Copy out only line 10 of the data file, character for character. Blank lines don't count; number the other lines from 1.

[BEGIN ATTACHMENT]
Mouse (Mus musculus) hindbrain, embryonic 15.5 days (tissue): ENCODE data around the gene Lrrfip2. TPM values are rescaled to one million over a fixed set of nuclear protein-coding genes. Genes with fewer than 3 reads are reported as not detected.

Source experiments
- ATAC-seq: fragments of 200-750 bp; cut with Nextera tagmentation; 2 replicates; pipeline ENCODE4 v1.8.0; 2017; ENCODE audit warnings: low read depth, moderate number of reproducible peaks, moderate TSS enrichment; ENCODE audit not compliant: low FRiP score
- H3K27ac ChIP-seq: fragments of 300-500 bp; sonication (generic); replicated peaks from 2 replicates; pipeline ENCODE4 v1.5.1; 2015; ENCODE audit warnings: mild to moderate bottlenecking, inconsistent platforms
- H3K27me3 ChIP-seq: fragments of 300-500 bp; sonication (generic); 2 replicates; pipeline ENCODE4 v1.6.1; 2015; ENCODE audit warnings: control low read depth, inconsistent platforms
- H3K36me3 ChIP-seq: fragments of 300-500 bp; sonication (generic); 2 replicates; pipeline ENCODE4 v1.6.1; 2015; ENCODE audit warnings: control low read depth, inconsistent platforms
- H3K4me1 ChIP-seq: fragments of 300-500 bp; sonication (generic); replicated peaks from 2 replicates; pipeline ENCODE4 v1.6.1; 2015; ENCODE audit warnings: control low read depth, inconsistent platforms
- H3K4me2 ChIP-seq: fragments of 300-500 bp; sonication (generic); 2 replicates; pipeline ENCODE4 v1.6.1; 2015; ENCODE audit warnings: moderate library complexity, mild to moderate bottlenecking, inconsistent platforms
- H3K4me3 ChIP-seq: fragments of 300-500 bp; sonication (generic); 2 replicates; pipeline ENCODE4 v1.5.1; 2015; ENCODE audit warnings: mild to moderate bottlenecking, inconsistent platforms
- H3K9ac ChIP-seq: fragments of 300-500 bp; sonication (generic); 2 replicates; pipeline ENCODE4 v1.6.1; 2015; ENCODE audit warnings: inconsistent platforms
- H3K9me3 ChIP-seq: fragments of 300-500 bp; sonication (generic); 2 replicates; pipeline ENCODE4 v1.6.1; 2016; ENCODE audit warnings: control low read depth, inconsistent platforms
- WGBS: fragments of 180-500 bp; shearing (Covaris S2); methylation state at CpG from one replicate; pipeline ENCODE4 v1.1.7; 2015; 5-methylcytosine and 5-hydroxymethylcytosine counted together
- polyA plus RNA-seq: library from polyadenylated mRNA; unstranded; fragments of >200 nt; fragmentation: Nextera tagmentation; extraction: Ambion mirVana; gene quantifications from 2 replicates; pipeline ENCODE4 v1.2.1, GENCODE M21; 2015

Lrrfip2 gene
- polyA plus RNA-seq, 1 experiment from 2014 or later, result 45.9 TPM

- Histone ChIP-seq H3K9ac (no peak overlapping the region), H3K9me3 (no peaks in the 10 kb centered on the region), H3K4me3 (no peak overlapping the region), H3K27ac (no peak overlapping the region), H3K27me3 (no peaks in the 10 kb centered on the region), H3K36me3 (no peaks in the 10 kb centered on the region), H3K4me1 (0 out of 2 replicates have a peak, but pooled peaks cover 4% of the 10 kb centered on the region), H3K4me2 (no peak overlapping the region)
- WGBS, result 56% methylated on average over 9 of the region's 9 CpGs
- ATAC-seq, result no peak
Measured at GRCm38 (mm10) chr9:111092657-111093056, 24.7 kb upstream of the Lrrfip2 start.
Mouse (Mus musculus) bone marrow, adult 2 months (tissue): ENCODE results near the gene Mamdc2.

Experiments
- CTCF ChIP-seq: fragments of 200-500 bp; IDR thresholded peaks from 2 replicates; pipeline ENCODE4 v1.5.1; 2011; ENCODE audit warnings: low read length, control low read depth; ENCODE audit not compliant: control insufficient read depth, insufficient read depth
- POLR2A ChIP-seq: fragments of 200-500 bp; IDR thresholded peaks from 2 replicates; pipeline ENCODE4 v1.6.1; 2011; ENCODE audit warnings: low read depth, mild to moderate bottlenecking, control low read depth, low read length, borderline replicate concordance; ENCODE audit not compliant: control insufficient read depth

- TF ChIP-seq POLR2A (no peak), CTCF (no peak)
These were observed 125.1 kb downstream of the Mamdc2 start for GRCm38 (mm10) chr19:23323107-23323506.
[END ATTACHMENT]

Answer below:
- H3K9ac ChIP-seq: fragments of 300-500 bp; sonication (generic); 2 replicates; pipeline ENCODE4 v1.6.1; 2015; ENCODE audit warnings: inconsistent platforms